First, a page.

Tuesday, June 03, 2014

Global Learning Crisis: A Note

Despite all our claims of being at the pinnacle of civilisational progress, we have a Global Learning Crisis at hand.

We have 57 million primary school-age children are out of school, half of them in Sub-Saharan Africa. 31 million of them are girls, and half of them have never ever set foot in a school. A further 250 million children can not read or write, despite being in school: Out of these, 130 million can not read or write even after spending more than 4 years at school. 90% of the children in Honduras, more than 50% in Uganda and 33% in Mali can not read a single word of connected text at the end of grade two.

Among the children who manage to attend Primary School, 25% of them drop out before reaching the Secondary School. 69 million school-age adolescents are not attending secondary school. UNESCO reports that these numbers have hardly decreased in the last three years and the progress has stalled or reversed in a number of countries.

Finally, add to that 774 million adults, two-thirds of them women, can not read or write at all. 400 million of these adults are in South and West Asia, a vast proportion of them are being in India, Pakistan and Bangladesh.

These are big numbers, and so is the amount that would be needed to solve this. Despite the optimistic tones, one can safely expect that UN's Millennium Development Goals of making access to primary education universal (MDG 2) or eliminating Gender Disparity in Education Access (MDG 3) will not be met. Even if the governments max out their spending on education, which they wouldn't, the Low Income countries will still need $16 Billion of external funding every year to make primary education universal. They are currently receiving only $3 Billion, and such Donor money is under pressure because the rich country public finances are still dire.

The profits of private corporations have grown, indeed, but it seemed they are not good at doing education. Justin Van Fleet at Brookings estimate $500 million is spent in education causes by US Corporations, but UNESCO reports that only about $134 million is being spent on basic education in low income countries. This is puny, not just in the context of the need, but also compared to the contributions made to Global Health, where American companies alone give $7 Billion globally to combat diseases and improve basic healthcare. Much of the education spending come almost as an afterthought, despite claims on the contrary, the main reason being displacement by mining and energy companies. Some of the projects are also driven by consumer products companies, particularly in Africa. The talk is of Higher Ambition, though often there is a direct linkage between the business goals and community spending.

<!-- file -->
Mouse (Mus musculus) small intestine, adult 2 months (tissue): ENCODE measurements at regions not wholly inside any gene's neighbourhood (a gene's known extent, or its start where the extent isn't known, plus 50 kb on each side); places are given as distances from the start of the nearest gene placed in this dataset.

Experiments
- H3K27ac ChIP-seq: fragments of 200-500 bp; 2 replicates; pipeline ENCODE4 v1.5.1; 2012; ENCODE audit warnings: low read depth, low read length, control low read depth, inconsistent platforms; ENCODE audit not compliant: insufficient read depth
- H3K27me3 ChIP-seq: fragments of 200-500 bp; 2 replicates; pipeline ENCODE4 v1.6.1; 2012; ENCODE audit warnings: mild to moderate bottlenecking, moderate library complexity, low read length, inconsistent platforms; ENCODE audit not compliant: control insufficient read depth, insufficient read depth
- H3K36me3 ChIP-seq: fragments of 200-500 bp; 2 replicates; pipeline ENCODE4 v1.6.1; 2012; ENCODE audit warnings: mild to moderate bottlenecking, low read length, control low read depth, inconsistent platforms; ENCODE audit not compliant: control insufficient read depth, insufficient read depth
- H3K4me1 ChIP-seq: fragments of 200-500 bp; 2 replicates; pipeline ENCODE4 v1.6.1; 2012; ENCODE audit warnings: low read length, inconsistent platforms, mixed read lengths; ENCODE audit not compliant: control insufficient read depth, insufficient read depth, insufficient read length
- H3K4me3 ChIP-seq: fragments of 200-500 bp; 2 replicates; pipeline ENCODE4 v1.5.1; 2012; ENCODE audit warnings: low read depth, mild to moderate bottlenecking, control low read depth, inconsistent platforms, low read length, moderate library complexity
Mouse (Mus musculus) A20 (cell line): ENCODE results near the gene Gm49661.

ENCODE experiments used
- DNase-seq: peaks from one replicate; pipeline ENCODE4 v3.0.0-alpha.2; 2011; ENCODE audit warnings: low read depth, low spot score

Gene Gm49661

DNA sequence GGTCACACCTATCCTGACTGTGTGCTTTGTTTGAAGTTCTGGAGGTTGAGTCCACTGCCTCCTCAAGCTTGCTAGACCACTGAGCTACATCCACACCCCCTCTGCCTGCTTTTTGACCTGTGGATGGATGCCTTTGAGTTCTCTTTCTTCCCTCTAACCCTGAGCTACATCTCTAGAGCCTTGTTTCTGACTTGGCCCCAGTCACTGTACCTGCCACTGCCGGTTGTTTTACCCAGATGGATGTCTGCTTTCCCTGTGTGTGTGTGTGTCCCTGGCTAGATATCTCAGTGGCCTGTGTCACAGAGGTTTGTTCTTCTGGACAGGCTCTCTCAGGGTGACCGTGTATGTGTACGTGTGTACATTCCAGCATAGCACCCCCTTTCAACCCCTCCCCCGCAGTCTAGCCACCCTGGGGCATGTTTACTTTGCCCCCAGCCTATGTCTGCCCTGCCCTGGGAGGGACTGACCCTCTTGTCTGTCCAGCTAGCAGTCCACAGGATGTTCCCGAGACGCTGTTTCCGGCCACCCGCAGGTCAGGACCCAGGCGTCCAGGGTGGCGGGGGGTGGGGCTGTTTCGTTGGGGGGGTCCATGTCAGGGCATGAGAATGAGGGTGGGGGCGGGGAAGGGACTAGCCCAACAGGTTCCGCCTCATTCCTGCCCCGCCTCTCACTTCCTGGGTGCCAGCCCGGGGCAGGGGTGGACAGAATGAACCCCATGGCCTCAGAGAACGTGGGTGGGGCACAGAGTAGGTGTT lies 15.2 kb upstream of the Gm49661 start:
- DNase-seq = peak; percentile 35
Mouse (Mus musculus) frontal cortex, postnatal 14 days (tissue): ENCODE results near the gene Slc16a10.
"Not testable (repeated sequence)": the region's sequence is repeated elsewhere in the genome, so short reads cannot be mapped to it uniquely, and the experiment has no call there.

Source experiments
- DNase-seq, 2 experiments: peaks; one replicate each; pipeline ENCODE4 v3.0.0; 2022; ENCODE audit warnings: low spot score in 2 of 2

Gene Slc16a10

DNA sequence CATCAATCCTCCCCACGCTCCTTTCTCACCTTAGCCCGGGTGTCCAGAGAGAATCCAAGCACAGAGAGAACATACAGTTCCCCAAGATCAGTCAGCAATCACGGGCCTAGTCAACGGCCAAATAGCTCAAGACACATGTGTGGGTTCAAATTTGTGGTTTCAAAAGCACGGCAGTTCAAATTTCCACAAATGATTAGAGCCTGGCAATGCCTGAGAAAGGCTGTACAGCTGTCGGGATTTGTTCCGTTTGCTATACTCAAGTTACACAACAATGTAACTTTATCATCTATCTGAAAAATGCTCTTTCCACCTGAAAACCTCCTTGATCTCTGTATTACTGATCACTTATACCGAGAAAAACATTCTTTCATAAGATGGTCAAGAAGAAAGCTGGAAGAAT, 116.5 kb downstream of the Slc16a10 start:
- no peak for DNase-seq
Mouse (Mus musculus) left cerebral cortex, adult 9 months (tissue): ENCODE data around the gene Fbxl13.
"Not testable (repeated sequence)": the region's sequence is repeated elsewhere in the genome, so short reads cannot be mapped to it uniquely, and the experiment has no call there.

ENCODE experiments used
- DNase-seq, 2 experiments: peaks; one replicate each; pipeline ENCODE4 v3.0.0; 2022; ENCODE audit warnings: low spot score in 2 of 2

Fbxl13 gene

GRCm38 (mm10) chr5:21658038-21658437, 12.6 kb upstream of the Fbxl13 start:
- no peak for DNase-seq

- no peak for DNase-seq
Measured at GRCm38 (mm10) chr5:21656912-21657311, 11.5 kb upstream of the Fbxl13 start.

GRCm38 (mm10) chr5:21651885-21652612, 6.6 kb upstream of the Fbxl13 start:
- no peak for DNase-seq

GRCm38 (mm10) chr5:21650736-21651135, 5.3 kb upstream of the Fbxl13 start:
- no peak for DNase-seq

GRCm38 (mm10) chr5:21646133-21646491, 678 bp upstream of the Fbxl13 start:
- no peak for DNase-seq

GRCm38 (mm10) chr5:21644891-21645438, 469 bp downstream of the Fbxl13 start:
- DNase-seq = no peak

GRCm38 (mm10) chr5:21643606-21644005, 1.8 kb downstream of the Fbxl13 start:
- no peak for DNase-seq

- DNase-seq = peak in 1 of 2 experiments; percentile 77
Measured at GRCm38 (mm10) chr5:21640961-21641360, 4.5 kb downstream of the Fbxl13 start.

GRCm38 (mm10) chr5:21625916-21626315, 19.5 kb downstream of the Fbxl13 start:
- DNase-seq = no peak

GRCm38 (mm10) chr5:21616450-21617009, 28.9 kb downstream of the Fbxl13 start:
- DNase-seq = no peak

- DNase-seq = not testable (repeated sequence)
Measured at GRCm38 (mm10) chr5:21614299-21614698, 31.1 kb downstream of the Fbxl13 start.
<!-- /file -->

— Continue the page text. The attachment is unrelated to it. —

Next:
Which we shouldn't complain about, perhaps, given the business of business is business. There are other issues to talk about before we can really blame the businesses for doing too little. The kleptocracies remain in place in many countries, both pocketing the country's wealth as well as signing off natural resources and vast construction projects without seeking to compensate the social costs. Tax evasion remains endemic, both by elites of low income countries as well as global corporations. Conflict ridden countries like Congo and Central African Republic do worse than their peers in education, which is no surprise. The education problem that we face is directly related to the governance issues we are facing.

In the end, private sector may not have any panacea for the basic education problem, the global learning crisis as UNESCO calls it. The deep-rooted governance reform need to be pursued, if we are to tackle the problem of education deprivation. It is likely that the corporate spending in education will grow, as we see the increased involvement of various corporations in American school system, but this will be driven by the need to maintain an educated manpower pool, which is indeed the main motivator for these interventions. This is where the private sector interventions may be the most significant - by driving innovation in the classroom. Be it Bill Gates' obsession with measurability or more benign goals of making learning relevant or interesting or cost-efficient, businesses can bring a lot in terms of ideas, technologies and innovation. The focus should be on this, rather than how much money they put in.

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